Here are thoughts on a couple movies I recently rewatched and brought me great enjoyment:
Lost in Translation (2003)
I've probably seen this movie and Eternal Sunshine of the Spotless Mind more than any other films of the decade. There is so much I love about this film, I hardly know where to begin. I love the performances. Bill Murray gives one of the performances of the decade as a washed-up film star sick of life and now doing crappy Japanese commercials to make some quick cash. Only a great comedic actor could simultaneously bring such humor and heartbreak to the surface. While 18-year-old Scarlett Johannson never reached the heights of this performance as Charlotte again, she was a perfect fit for this role. World-weary before her time, she is just as lost as Bob.
What I may love most is the mood of this film. It perfectly encapsulates the ennui felt by the character. It's also an interesting meditation on the inherent pleasures and loneliness of being a stranger in a foreign country. Japan is really the third major character in this film, and director Sofia Coppola shows us many sides of the country.
When I think of this movie I think of my favorite scenes: Charlotte and Bob's night out singing karaoke, Charlotte's visit to the countryside, and, of course, the sublime ending. A truly great film of the decade.
I saw director Mike Leigh's movie last year, and I admired it a lot for its message and its performances, particularly the lead one by Sally Hawkins in (to my mind) one of the most egregious Oscar snubs in years. She won just about every critics award and then was passed over by Oscar. Still, I wasn't in love with the movie as a whole. It was pleasant and fun, but it didn't fully hit me.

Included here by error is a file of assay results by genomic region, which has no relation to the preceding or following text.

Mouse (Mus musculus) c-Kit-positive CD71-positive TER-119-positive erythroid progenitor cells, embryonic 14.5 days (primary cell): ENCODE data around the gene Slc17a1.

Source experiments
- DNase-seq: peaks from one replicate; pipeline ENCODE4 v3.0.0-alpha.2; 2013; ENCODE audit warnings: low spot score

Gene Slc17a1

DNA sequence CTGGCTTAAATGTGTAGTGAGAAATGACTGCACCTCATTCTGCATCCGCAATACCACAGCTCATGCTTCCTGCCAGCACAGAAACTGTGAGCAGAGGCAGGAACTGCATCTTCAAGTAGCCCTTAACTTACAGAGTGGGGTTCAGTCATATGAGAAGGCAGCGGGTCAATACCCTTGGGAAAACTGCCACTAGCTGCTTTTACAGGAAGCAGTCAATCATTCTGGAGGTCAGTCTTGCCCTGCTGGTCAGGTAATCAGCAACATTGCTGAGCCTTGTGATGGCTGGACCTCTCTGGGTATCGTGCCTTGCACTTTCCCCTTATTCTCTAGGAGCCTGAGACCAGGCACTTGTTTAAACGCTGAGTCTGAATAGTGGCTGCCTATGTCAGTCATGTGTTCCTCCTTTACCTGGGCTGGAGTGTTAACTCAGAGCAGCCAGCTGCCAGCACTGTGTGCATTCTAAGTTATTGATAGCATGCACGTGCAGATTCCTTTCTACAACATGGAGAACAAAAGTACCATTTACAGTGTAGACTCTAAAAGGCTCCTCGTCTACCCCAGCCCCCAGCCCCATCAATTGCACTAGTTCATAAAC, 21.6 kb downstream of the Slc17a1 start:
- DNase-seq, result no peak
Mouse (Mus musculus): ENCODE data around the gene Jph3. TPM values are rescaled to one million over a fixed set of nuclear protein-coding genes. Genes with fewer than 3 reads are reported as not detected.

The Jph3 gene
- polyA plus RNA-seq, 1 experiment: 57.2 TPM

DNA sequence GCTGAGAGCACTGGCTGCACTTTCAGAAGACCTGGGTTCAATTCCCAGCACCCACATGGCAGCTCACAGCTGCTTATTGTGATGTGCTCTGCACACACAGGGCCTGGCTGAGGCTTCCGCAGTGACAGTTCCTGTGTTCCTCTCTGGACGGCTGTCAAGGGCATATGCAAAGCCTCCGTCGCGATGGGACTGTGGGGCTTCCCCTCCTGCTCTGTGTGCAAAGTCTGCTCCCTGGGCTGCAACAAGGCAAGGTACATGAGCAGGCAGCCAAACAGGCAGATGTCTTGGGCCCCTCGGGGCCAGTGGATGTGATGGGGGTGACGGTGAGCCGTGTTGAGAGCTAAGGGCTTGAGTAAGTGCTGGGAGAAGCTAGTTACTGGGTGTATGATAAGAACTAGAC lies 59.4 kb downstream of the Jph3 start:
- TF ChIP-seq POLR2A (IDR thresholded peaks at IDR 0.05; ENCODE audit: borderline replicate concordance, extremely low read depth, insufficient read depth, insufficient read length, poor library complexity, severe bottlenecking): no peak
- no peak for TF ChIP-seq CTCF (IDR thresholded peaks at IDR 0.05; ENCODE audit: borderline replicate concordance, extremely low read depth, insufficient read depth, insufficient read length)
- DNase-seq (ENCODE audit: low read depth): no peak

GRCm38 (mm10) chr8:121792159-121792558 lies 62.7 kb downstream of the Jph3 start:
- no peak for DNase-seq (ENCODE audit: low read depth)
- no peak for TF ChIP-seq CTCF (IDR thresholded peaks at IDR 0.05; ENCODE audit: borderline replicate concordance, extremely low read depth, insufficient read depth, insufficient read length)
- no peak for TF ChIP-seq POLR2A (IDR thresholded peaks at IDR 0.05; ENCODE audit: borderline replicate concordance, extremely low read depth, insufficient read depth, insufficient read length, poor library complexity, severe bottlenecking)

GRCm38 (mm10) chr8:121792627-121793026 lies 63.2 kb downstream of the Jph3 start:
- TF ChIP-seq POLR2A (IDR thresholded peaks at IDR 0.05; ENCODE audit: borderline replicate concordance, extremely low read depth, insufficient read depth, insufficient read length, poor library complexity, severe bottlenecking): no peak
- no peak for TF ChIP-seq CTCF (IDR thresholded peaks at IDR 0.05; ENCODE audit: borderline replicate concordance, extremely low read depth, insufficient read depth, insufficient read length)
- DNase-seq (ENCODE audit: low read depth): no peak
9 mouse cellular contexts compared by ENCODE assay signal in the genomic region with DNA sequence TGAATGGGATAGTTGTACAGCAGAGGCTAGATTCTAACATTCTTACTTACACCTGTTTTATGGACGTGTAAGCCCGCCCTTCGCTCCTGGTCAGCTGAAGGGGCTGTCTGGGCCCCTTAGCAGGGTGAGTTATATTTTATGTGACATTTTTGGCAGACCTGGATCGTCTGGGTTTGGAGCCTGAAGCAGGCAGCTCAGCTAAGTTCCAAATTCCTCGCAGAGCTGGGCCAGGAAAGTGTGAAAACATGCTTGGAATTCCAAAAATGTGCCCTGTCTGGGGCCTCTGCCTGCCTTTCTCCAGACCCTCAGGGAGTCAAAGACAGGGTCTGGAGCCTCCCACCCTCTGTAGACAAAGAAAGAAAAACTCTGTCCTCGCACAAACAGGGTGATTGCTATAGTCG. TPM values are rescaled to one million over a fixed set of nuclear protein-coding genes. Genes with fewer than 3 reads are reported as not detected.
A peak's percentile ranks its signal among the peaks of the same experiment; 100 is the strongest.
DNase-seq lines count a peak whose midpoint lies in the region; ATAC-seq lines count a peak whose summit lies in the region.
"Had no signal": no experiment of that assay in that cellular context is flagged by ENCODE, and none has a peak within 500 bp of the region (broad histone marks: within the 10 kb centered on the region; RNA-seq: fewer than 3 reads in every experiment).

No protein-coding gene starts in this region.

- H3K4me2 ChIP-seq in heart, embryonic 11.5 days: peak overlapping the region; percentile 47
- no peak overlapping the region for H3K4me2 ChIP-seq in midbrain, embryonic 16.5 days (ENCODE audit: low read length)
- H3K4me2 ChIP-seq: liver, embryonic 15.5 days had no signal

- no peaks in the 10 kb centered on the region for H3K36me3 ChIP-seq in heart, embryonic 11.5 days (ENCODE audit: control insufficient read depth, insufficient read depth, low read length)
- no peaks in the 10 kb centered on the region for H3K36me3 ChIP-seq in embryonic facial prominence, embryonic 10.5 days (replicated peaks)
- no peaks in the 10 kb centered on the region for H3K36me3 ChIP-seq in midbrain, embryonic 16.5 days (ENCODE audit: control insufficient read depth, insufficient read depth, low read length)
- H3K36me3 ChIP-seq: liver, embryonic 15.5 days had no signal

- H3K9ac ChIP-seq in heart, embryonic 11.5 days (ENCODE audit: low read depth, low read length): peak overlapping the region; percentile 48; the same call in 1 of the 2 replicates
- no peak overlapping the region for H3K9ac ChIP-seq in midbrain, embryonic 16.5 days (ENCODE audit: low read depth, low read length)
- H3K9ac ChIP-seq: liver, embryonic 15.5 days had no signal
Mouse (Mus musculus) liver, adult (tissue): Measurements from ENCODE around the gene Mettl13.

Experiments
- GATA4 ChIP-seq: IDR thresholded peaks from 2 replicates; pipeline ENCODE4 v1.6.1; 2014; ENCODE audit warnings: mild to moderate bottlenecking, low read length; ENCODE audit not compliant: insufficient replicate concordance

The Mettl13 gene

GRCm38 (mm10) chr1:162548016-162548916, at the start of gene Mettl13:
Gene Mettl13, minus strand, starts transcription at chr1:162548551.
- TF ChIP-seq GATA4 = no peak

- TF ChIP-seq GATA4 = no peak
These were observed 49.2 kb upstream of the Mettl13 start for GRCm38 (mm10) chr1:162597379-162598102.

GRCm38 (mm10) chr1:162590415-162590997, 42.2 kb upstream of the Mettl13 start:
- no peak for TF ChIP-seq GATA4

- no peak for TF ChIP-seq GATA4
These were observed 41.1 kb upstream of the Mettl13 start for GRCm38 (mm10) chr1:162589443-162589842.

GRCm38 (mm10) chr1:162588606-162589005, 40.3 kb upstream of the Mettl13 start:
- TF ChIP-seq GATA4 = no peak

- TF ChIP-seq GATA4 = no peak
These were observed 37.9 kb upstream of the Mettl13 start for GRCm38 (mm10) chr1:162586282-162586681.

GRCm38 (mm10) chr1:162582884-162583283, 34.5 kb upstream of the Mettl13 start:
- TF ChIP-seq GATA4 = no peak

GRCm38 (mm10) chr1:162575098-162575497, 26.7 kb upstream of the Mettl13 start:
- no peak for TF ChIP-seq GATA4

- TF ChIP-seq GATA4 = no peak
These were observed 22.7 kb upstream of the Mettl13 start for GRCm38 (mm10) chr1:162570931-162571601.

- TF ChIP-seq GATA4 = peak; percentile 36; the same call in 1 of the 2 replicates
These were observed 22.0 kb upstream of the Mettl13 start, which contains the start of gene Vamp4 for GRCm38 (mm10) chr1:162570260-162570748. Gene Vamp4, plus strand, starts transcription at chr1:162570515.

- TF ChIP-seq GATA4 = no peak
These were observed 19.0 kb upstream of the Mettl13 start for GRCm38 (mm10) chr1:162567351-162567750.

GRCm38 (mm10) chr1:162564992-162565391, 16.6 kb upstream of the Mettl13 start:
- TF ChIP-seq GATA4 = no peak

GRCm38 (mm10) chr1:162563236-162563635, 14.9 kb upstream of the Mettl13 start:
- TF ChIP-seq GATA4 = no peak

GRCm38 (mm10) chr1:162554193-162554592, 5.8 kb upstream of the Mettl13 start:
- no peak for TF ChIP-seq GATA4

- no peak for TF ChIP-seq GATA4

Watching it again, I kind of fell in love with the movies, and I'm now embarrassed it was only a runner-up on my2008 top 10 list. If I redid it, it would easily make it to number 6. Happy-Go-Lucky tells the story of Poppy, an inescapably cheerful British schoolteacher who lives a full life and attempts to bring joy to all around her. She also is taking driving lessons from Scott, a racist and bitter man whose worldview is utterly opposed to Poppy's. And there is pretty much the entire plot of the movie.
What gives me so much joy about the movie is the individual scenes and moments. Sally Hawkins is unafraid to make her character pass the line of annoying, yet you still can't help but love her. She brings her incredibly specific personality to every scene. Every other actor also feels completely organic in their role. I especially liked Alexis Zegerman in her role as Poppy's longtime roommate.
Could it have been a bit better? Perhaps. I would have liked a little more encounter with the darker side of life, if only because Poppy's final scene with Scott is so incredibly powerful. For a movie that is so light in its plot and light on its plot, though, it actually gives you a lot to think about. Just thinking about Poppy now, I'm smiling.